1771. July 22d. Monday.
After rambling about my Farm and giving some Directions to my Workmen I went to Boston. There soon came into my Office, Ruddock and Story. It seems that Andrew Belchers Widow has sued Story as Deputy Register of the Admiralty under her Husband in his Lifetime, and Ruddock as his Bondsman, upon the Bond given for the faithfull Discharge of his Office. Three or £400 st. of the Kings third of a Seizure is not accounted for and Ruddock is in Trouble. This Ruddock is as unique a Character as any of his Age—a finished Example of self Conceit, and Vanity.—“I am plunged! I never was concerned in any Affair before, that I could not have any Thoughts of my own upon it. I know there are several Laws—by one Law the Sherriffs Bonds are not to be put in Suit, after 2 Years, and the Treasurers are limited to 3 Years, but whether these Precedents will govern this Case I cant tell. I consulted Mr. Pratt, once about an Affair: and he advised me to do something. I told him I was of a different opinion. Every Line in his face altered, when I said this.—You are certainly wrong said he.—Well, says I, you’l be my Lawyer, when We come to Court.—Yes said he.—But next Morning he told me ‘Brother Ruddock I have been ruminating your Affair on my Pillow, and I find You was right, and I was wrong.’”1— Thus Mr. Justice Ruddock is mighty in Counsell.
“I told Andrew Belcher, if he would not do so and so, he should never be chosen Counsellor again. He would not do it, and the next Year he was left out. I told him further, that I would not except of any Post in the World to stop my Mouth about Liberty, but I would write home and get away his Post of Register of the Admiralty.”—Thus Squire Ruddock thinks himself powerfull at Court. The Instances of this Mans Vanity are innumerable—his Soul is as much Swollen as his Carcass.
I dined at my Lodgings, came early to my Office, went home and drank Tea at 6 O Clock and returned to my Office, and here I am.— What a Multitude passes my Window every day! Mr. Otis’s Servant brought his Horse to the Door at Seven, and he took a Ride. Treasurer Gray stalked along from New Boston,2 where his Daughter Otis lives, down to the B[ritish] Coffeehouse where the Clubb meets, as I suppose about half after Seven.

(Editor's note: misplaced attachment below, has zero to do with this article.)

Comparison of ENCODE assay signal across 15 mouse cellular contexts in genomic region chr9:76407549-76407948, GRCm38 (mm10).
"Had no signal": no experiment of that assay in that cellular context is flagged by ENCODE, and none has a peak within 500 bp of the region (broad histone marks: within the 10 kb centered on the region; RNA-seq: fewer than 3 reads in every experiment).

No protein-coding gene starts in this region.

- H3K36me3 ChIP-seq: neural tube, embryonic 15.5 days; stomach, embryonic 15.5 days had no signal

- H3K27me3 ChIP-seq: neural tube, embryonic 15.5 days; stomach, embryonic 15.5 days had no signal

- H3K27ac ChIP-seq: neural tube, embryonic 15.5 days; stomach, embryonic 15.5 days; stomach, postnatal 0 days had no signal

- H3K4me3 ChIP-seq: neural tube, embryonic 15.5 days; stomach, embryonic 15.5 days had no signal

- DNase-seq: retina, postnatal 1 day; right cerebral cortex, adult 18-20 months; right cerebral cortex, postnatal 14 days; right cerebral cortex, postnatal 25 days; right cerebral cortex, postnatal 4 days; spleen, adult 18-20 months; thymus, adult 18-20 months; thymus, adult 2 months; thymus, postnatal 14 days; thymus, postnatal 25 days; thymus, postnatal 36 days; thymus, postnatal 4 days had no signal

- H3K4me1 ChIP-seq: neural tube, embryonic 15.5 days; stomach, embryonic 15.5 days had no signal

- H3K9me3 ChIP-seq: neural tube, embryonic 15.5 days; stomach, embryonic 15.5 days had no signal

Spent an Hour or two in the Evening at Mr. Cranch’s. Mr. Jo. Greenleaf came in, and Parson Hilyard  of Barnstable—and we were very chatty.
Sister Cranch says, she has had an Opportunity of making many Observations, this Year at Commencement. And she has quite altered her Mind about dancing and dancing Schools, and Mr. Cranch seems convinced too, and says it seems, that all such as learn to dance are so taken up with it, that they cant be students. So that if they should live to bring up Billy to Colledge, they would not send him to dancing School—nor the Misses Betsy and Lucy neither.3—What a sudden, and entire Conversion is this! That Mrs. C. should change so quick is not so wonderfull, But that his mathematical, metaphysical, mechanical, systematical Head should be turned round so soon, by her Report of what she saw at Cambridge is a little remarkable. However the Exchange is for the better. It is from Vanity to Wisdom—from Foppery to Sobriety and solidity. I never knew a good Dancer good for any Thing else. I have known several Men of Sense and Learning, who could dance, Otis, Sewal, Paine, but none of them shone that Way, and neither of em had the more Sense or Learning, or Virtue for it.
I would not however conclude, peremptorily, against sending Sons or Daughters to dancing, or Fencing, or Musick, but had much rather they should be ignorant of em all than fond of any one of em.
1. Here and below, Ruddock’s monologue has been slightly repunctuated for clarity.
2. The Beacon Hill area, later called the West End (Shurtleff, Description of Boston description begins Nathaniel B. Shurtleff, A Topographical and Historical Description of Boston, 3d edn., Boston, 1890. description ends , p. 125).
3. The Cranches’ three children were (1) Elizabeth (1763–1811), who in 1789 married Rev. Jacob Norton of Weymouth (Weymouth Hist. Soc., History of Weymouth, Weymouth, 1923, 4:445); (2) Lucy (1767–1846), who in 1795 married John Greenleaf (Pattee, Old Braintree and Quincy description begins William S. Pattee, A History of Old Braintree and Quincy, with a Sketch of Randolph and Holbrook, Quincy, 1878. description ends , p. 240–241); and (3) William (1769–1855), Harvard 1787, for many years chief justice of the federal Circuit Court of the District of Columbia (DAB description begins Allen Johnson and Dumas Malone, eds., Dictionary of American Biography, New York, 1928–1936; 20 vols. plus index and supplements. description ends ).